Links and resources

Data sources and notes

Department of Employment 2018, Employment Projections, available from the Labour Market Information Portal  

  • by ANZSIC 3 digit industry, employment projections to May 2023
    • 030 Forestry and Logging
    • 051 Forestry Support Services
  • by ANZSCO, selected occupations, employment projections to May 2023
    • 7211 Agricultural, Forestry and Horticultural Plant Operators
    • 8413 Forestry and Logging Workers
    • 2341 Agricultural and Forestry Scientists
    • 7331 Truck Drivers
    • 7113 Paper and Wood Processing Machine Operators
    • 8419 Other Farm, Forestry and Garden Workers
    • 2343 Environmental Scientists
    • 3622 Gardeners.

Australian Bureau of Statistics 2018, Employed persons by Industry group of main job (ANZSIC), Sex, State and Territory, November 1984 onwards, 6291.0.55.003 - EQ06, viewed 1 November 2018 <http://www.abs.gov.au/AUSSTATS/abs@.nsf/DetailsPage/6291.0.55.003May%202018?OpenDocument>

  • Employed total by ANZSIC 3 digit industry, 2000 to 2018, May Quarter
    • 030 Forestry and Logging
    • 051 Forestry Support Services.

Australian Bureau of Statistics 2017, 2016 Census – employment, income and unpaid work, TableBuilder. Findings based on use of ABS TableBuilder data.

  • Employment level by 3 digit industry and 4 digit level occupations to identify the relevant VET-related occupations in the industry as a proportion of the total workforce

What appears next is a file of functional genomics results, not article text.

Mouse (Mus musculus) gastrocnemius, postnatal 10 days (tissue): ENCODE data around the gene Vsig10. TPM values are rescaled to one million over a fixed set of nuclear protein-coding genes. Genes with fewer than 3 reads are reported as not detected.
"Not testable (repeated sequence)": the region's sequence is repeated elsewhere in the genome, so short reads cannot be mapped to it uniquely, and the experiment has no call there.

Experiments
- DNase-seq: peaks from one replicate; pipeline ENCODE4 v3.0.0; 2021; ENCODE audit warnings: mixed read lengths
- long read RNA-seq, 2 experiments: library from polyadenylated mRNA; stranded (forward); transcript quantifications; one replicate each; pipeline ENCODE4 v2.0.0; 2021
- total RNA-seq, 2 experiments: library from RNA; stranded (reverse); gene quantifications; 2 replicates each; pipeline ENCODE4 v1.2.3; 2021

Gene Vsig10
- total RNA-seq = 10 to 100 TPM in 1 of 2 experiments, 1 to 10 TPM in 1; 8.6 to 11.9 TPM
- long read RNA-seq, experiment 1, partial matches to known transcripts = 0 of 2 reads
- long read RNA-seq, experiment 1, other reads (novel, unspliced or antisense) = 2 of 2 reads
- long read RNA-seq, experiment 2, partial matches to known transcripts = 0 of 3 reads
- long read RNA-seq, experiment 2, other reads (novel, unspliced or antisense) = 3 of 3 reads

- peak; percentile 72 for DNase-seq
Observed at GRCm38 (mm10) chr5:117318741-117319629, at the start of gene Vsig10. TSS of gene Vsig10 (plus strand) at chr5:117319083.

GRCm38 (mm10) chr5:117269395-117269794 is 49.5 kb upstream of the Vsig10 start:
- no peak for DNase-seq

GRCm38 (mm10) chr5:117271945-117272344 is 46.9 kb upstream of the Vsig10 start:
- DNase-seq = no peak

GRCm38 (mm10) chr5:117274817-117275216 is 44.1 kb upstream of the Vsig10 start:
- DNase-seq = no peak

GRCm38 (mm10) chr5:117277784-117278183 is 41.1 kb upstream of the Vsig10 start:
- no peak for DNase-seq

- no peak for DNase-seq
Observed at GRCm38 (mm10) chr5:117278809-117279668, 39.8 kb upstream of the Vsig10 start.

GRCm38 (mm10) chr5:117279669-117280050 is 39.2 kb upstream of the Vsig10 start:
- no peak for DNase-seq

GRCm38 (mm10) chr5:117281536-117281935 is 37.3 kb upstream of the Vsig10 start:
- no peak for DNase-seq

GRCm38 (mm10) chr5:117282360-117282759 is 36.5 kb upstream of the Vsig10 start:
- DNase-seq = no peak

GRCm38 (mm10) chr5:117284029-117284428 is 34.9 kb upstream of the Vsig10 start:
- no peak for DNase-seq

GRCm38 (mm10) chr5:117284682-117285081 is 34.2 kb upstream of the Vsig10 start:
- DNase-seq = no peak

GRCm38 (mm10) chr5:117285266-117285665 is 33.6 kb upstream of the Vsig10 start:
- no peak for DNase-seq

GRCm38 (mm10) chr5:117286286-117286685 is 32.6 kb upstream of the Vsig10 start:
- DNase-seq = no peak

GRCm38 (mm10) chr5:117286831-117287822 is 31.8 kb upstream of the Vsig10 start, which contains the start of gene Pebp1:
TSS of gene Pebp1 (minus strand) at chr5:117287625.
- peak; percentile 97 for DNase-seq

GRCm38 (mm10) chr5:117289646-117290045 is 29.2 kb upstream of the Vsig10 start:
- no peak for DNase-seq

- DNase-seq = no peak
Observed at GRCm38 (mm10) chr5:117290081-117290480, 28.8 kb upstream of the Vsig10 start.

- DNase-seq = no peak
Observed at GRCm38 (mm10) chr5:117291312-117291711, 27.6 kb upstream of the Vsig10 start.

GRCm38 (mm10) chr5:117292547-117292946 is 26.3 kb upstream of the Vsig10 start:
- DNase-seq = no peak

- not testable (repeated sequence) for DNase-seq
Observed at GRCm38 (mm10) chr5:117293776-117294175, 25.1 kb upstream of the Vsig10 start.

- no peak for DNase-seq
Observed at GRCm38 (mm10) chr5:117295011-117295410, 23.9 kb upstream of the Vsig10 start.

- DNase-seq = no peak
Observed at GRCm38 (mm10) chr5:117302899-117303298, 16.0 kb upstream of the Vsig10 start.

• 030 Forestry and Logging
    • 051 Forestry Support Services.

Training data has been extracted from the National VET Provider Collection, Total VET students and courses from the following training package or qualifications:

  • FWP – Forest and Wood Products Training Package
  • Certificate II in Forest Growing and Management
    • FPI20105 - Certificate II in Forest Growing and Management
    • FPI20111 - Certificate II in Forest Growing and Management
    • FPI20113 - Certificate II in Forest Growing and Management
    • FWP20116 - Certificate II in Forest Growing and Management
  • Certificate II in Harvesting and Haulage
    • FPI20211 - Certificate II in Harvesting and Haulage
    • FPI20213 - Certificate II in Harvesting and Haulage
    • FWP20216 - Certificate II in Harvesting and Haulage
  • Certificate III in Forest Growing and Management
    • FPI30111 - Certificate III in Forest Growing and Management
    • FPI30113 - Certificate III in Forest Growing and Management